A well-balanced menu is best, so think about the recipes you’re choosing in terms of cooking methods, flavors, textures, appearance and temperature – are you opting for the same style throughout? Try and mix it up a bit – it will help you manage your preparation and cooking, and above all, it’ll keep your taste buds happy.
Read the ingredients carefully. Do you know what Vanilla fleur de sal is? Can you buy it locally? Can you afford to pay the $20 for a small container? Will you only need to use a small portion and the rest will live in your pantry never to be opened again?!
Once you’ve chosen your menu – organize all the recipes for easy reference. If I have quite a few I will often photocopy them and put them in a folder along with any other notes and lists I make regarding the dinner party. This is much easier than flipping through a pile of cookbooks every time because you accidently lost the page. Or if you get the recipe from the internet it’s very easy to print and file!
Don’t forget about drinks!
Have a back-up plan should some dishes turn out a disaster. Example – dessert – that could be something as simple as flavoured pots of ice-cream and some interesting toppings – make your own ‘ice-cream bar’!
Prepare a rough timeline for the upcoming weeks. Read through each recipe – both the ingredients and directions. Highlight and/or write notes on what can be prepared in advance – how long and also what can be frozen. Also make a list on when best to shop for your ingredients and whether you’ll need to order any specialty produce. Write a list of ingredients for each shop and double check you’ve included everything including weights/portions and the like.
I also LOVE cookbooks and food magazines that already feature a detailed menu. (This is how I started out and I still like doing it this way, even if I change it around a bit!) Generally they will include, along with all the recipes, a preparation timeline and a shopping list. And sometimes, a suggested wine to pair with each course may be included, which is a nice bonus as well as a timesaver. Now see, by using a pre-planned menu the hardest part of the preparation is already done for you – you just have to follow it and cook, cook, cook! They also have some great ideas that you may not have thought about doing.
Refer to your ingredient list and stock up on pantry items like flour, sugar, spices, and other non-perishables. This can be done well in advance.
Storage! Very important! Consider the refrigerator and freezer space you have and whether you need to re-organize and make space etc.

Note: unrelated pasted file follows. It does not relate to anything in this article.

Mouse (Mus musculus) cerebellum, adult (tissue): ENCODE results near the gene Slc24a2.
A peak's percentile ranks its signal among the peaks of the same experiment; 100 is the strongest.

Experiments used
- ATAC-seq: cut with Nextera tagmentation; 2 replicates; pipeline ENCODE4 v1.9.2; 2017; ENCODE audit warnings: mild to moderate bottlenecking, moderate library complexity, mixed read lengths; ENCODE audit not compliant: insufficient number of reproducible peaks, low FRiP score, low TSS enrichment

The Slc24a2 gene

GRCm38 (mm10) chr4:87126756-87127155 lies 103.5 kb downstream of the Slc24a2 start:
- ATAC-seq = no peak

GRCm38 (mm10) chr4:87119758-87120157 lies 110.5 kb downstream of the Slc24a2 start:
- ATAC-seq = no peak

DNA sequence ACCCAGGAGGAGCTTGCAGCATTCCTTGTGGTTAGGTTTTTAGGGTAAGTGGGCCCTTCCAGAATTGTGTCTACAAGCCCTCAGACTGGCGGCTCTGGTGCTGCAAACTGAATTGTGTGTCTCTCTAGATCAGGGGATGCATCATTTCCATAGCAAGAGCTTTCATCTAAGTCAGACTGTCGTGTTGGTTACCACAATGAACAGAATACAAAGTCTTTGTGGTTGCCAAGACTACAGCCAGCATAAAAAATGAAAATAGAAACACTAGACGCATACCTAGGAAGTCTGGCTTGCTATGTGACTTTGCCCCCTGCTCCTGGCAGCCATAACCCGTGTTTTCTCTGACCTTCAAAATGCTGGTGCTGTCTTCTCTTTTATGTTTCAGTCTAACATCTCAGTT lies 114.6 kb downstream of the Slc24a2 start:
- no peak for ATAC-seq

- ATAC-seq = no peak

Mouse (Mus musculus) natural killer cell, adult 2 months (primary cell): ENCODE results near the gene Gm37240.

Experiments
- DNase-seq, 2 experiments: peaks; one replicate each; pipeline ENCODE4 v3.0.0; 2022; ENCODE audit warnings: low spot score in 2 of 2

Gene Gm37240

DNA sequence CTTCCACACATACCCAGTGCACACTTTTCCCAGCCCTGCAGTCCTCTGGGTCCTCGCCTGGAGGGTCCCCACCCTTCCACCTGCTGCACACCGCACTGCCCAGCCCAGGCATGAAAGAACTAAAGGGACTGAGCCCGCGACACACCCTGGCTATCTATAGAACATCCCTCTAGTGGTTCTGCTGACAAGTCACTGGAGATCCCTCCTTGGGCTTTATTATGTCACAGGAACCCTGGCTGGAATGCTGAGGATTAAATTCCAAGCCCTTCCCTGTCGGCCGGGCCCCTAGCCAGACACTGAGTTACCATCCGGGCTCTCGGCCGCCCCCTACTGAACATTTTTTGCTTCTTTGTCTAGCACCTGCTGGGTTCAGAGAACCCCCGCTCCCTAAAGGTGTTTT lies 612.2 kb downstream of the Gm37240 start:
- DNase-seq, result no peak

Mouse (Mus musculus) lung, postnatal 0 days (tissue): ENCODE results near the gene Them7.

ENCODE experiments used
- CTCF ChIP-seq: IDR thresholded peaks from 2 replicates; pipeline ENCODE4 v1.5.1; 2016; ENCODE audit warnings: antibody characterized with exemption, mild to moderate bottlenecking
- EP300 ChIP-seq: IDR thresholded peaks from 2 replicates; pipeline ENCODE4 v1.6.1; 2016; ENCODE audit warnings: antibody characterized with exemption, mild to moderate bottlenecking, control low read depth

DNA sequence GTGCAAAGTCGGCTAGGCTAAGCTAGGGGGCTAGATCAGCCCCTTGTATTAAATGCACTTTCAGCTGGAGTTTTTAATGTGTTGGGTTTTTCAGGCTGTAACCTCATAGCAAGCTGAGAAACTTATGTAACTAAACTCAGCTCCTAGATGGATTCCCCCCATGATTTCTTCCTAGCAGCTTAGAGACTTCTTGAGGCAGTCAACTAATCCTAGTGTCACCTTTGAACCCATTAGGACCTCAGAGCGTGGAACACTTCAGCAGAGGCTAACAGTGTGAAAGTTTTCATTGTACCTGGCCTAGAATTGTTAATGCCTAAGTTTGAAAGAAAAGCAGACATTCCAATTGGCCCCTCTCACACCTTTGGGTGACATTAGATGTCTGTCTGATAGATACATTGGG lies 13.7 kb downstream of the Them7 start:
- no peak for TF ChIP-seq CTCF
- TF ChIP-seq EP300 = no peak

Up to three or so weeks in advance prepare any dishes – whole or part – that can be frozen. Be sure to label and date them. It’s surprising how similar frozen items can look – especially meat. Also some pastry items can be made ahead of time and stored in airtight containers in your pantry. These days most recipes will provide additional information like whether it is suitable for freezing and how best to store. For example – Blueberry Mango Tartlets with Strawberry Sauce – Pastry cases, filling and sauce and be made a day ahead. Storage: Pastry cases, in airtight container. Filling and sauce, covered in refrigerator. Freeze: Pastry cases suitable. Microwave: Not suitable.
With one week to go make sure that you have bought all the non-perishables on your ingredient list. If it is a small menu then leave this and just do the one grocery shop along with the perishables.
As the day approaches, prepare a more detailed timeline (running sheet) for the actual day. Write down all your tasks (food and non-food) in a logical order with approximate timings. Why not take the opportunity to delegate different tasks to family members. Following this ‘checklist’ on the day will make life so much easier! You know what you have to do and when to do it so you can track your progress. Plus everything is written down so just check it off as you go – the likelihood of forgetting to do something will be minimal. And that equals less STRESS!! And be flexible as even the best laid plans don’t always work out!
A couple of days before, organise all those non-food accessories like washing and ironing the tablecloth, finalising table decorations, checking that the new punch bowl that you bought especially for the occasion has been washed and is ready to go, etc, etc.